5. ^ Tejon Ranch Company website Archived February 14, 2009, at the Wayback Machine
  6. ^ "FORMER U.S. AMBASSADORS TO AUSTRIA". U.S. Embassy in Vienna. Archived from the original on September 7, 2008. Retrieved 2008-12-31.
  7. ^ Legends of America
  8. ^ "Stanley Lachman". Internet Movie Database. Retrieved August 25, 2018.
  9. ^ "Stubborn Mule Hill on Death Valley Days". Internet Movie Database. Retrieved September 8, 2018.

Further reading[edit]

  • Beale, Edward Fitzgerald, Wagon Route From Fort Defiance to the Colorado River, House Executive Document 124, Serial 959, 35th Congress, 1st Session, 1857–58.
  • Beale, Edward Fitzgerald, Wagon Road – Fort Smith to the Colorado River, House Executive Document 42, Serial 1048, 36th Congress, 1st Session, 1859–60.
  • Bonsal, Stephen, Edward Fitzgerald Beale, A Pioneer in the Path of Empire, G.P. Putnam & Sons, 1912, ISBN 978-0-548-65793-5.
  • Lesley, Lewis B., Uncle Sam's Camels; the journal of May Humphreys Stacy supplemented by the report of Edward Fitzgerald Beale (1857-1858), Harvard University Press, 1929.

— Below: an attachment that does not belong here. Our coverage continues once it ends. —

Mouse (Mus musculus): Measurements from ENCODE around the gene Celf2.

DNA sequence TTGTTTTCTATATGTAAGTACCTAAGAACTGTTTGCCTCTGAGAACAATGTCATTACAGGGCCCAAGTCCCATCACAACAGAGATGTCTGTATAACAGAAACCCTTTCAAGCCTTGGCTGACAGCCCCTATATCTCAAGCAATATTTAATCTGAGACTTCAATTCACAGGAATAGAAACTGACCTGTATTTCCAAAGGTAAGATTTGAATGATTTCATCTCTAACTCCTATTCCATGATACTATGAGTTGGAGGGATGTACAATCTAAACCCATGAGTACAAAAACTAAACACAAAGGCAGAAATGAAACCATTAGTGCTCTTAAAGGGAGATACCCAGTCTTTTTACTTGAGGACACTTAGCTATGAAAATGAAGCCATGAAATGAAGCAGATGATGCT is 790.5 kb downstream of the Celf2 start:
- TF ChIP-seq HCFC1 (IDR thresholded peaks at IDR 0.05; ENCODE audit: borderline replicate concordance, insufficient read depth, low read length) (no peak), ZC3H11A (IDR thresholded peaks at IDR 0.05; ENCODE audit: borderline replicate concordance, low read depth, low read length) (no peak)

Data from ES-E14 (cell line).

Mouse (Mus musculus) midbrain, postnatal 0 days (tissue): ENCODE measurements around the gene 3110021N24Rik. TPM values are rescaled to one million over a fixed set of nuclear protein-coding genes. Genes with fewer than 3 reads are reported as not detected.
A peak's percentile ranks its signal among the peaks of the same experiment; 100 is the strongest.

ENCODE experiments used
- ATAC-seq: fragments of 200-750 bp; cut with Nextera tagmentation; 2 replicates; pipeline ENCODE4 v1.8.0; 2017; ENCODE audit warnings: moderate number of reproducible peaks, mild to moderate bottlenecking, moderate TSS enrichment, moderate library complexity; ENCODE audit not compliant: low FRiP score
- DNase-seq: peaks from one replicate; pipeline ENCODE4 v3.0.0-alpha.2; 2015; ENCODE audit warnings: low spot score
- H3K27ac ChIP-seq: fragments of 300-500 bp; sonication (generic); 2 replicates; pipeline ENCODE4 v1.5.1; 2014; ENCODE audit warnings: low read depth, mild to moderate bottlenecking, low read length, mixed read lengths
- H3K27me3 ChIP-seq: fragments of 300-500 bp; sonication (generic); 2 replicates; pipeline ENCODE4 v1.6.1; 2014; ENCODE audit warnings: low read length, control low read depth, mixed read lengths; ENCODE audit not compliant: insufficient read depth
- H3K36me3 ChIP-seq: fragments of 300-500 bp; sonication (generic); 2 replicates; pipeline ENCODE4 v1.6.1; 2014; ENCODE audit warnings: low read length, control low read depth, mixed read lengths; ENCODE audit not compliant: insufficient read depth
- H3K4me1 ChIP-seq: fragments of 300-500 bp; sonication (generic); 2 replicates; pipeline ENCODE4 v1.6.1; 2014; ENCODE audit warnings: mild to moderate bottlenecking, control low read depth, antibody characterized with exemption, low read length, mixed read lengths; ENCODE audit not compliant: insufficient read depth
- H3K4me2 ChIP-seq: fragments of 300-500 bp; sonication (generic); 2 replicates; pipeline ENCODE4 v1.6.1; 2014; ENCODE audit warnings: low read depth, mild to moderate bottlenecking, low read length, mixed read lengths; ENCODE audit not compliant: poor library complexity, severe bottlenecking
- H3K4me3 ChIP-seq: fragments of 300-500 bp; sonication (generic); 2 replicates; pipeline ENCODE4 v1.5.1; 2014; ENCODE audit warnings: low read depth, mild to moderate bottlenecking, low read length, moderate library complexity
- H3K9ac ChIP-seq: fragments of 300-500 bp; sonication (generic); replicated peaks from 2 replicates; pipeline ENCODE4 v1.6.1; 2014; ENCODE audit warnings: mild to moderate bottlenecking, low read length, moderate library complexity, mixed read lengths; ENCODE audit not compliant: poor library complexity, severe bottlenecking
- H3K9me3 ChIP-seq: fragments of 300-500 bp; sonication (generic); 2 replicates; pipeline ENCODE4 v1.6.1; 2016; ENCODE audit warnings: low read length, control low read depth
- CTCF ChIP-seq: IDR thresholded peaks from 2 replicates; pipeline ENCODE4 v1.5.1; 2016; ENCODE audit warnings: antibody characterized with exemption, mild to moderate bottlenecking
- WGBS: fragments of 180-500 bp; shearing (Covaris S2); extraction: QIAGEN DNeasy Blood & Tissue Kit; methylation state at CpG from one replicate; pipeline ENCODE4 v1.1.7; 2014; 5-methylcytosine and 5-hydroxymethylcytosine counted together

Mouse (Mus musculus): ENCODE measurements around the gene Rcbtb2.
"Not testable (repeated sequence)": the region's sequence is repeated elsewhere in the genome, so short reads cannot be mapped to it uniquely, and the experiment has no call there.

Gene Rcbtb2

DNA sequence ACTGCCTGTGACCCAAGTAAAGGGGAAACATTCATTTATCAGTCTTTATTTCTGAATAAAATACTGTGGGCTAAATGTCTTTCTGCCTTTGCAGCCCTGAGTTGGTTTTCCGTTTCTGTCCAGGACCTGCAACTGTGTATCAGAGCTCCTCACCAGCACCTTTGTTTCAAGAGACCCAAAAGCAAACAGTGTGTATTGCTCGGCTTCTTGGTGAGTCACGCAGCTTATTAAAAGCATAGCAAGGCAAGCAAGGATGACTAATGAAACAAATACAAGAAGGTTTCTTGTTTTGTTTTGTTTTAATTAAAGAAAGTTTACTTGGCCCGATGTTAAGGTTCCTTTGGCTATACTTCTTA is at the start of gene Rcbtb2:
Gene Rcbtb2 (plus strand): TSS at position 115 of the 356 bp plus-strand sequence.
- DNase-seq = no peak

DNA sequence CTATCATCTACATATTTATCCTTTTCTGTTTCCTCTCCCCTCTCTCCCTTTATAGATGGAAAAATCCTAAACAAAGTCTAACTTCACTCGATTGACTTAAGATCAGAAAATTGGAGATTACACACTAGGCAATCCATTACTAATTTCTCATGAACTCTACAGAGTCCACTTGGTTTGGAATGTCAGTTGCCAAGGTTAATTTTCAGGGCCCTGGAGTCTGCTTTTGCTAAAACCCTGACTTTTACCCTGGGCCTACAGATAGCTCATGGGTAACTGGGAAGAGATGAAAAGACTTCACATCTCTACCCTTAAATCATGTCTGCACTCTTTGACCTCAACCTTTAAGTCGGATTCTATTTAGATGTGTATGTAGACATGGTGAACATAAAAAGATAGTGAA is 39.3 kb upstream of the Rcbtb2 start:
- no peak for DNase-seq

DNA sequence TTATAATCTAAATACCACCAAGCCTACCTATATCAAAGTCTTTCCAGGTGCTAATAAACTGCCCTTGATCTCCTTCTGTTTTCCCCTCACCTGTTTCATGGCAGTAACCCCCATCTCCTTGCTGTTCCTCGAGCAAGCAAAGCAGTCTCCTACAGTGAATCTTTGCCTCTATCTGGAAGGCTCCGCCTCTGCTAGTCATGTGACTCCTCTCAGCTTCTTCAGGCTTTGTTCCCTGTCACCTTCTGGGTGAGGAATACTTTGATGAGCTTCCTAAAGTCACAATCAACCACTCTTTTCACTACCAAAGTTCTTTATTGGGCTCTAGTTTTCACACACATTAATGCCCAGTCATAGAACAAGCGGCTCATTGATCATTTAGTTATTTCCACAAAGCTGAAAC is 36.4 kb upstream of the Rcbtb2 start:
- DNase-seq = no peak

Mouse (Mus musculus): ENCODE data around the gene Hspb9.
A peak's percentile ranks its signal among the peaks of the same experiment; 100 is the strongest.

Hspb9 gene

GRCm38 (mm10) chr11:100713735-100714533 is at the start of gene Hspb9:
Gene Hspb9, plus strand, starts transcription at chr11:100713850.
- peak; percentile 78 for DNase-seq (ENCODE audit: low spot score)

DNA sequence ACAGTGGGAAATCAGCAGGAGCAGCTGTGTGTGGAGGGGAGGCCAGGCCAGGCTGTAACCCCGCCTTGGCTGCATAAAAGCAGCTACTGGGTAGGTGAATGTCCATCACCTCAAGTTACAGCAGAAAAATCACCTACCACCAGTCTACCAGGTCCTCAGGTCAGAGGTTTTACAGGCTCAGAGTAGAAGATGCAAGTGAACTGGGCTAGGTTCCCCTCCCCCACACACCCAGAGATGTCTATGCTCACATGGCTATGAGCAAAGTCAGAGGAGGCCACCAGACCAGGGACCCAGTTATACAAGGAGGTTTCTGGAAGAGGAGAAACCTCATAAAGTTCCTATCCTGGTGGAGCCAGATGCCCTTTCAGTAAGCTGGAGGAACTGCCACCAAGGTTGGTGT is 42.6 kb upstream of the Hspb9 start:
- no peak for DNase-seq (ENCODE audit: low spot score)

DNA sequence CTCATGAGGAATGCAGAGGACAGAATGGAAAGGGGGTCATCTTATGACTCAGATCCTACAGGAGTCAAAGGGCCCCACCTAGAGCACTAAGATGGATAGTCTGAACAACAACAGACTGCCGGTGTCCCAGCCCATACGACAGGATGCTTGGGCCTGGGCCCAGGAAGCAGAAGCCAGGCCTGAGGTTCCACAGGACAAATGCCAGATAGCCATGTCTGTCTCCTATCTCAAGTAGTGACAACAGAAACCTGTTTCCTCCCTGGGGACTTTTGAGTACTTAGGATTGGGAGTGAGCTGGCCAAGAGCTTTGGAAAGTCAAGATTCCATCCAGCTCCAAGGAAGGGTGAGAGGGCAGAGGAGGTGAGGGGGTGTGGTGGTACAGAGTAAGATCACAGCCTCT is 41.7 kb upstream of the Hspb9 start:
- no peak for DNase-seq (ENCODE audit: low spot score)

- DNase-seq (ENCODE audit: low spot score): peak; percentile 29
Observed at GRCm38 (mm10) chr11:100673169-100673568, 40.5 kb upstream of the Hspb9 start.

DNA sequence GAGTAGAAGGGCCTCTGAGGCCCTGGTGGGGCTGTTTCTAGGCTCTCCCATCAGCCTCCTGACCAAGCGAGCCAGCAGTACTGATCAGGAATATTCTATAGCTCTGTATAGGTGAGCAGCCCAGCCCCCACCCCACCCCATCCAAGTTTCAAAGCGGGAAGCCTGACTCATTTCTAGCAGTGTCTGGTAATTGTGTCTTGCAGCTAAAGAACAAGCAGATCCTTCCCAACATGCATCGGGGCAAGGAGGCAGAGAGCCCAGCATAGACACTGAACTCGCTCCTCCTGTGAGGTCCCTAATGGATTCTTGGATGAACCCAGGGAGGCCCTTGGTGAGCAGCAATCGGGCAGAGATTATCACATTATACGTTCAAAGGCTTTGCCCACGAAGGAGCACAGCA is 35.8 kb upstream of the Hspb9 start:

• Bowman, Eldon G. with Smith, Jack Beale, Beale's Road Through Arizona, Flagstaff Corral of Westerners International, 1979.
  • Thompson, Gerald, Edward F. Beale and the American West, University of New Mexico Press, 1983, ISBN 0-8263-0663-2.
  • Smith, Jack Beale. A Guide to the Beale Wagon Road Through Flagstaff, Arizona. Tales of the Beale Wagon Road Publishing Co. 6508 South Douglas Ave. Oklahoma City, Oklahoma 73139. 1984.
  • Smith, Jack Beale. A Guide to the Beale Wagon Road Through the Kaibab National Forest. Tales of the Beale Wagon Road Publishing Co.1987.
  • Smith, Jack Beale. Kerlin's Well A Unique Site on the Beale Wagon Road. Tales of the Beale Wagon Road Publishing Co. 6508 South Douglas Ave. Oklahoma City Okla. 73139.1986.